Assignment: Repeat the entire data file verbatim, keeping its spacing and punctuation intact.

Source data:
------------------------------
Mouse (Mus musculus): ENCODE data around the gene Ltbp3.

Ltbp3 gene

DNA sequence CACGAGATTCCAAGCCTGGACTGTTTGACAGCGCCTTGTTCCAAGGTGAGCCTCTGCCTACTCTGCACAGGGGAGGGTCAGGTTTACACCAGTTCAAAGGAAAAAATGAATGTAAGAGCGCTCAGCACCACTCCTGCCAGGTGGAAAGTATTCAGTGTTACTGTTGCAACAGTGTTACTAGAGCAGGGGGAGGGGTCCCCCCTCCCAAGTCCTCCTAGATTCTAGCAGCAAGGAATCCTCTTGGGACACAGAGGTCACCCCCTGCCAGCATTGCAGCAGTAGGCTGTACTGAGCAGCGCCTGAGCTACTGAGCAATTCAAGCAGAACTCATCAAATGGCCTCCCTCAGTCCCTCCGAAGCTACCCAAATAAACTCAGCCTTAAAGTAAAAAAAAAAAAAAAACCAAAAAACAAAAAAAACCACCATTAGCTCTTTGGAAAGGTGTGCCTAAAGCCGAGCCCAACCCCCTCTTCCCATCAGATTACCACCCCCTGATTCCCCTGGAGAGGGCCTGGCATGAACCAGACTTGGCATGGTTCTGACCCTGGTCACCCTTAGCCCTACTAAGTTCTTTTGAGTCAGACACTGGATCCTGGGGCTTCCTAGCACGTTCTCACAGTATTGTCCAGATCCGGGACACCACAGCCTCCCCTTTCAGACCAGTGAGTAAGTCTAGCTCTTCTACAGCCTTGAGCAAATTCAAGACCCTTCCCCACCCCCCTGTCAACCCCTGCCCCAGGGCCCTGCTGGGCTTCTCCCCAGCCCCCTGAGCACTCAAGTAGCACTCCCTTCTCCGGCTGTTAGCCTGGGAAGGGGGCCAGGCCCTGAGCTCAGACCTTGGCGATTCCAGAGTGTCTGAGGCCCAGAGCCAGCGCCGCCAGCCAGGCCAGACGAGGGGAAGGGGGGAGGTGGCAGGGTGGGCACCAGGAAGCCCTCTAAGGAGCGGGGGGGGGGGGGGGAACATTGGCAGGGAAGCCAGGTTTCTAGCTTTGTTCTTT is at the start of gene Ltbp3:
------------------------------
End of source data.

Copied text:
Mouse (Mus musculus): ENCODE data around the gene Ltbp3.

Ltbp3 gene

DNA sequence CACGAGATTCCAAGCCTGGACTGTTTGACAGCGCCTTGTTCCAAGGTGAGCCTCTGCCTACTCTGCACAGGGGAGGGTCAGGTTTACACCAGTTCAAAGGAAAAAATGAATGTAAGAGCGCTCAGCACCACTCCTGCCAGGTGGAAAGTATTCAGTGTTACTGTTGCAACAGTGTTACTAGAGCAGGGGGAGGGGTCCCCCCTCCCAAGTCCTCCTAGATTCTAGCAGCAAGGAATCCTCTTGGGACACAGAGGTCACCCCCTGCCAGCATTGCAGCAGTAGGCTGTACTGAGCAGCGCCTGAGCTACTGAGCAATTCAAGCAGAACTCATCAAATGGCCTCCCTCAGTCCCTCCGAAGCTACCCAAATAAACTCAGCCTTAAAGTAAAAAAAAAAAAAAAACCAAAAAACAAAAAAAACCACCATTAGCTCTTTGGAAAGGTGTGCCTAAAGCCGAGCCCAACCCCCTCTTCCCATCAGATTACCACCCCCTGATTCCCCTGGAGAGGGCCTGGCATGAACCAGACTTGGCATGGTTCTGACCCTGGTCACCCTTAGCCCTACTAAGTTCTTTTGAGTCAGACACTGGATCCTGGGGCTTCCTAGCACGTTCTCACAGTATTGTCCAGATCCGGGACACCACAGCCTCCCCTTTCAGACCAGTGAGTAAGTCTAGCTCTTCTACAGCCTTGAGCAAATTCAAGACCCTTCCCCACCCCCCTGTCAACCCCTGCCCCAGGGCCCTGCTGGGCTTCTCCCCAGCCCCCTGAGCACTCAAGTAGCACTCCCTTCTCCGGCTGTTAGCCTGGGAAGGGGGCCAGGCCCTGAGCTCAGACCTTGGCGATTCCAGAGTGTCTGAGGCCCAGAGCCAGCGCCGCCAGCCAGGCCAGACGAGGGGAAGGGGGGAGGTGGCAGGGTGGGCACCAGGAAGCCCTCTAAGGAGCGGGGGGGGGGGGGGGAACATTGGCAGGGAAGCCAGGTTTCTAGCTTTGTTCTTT is at the start of gene Ltbp3: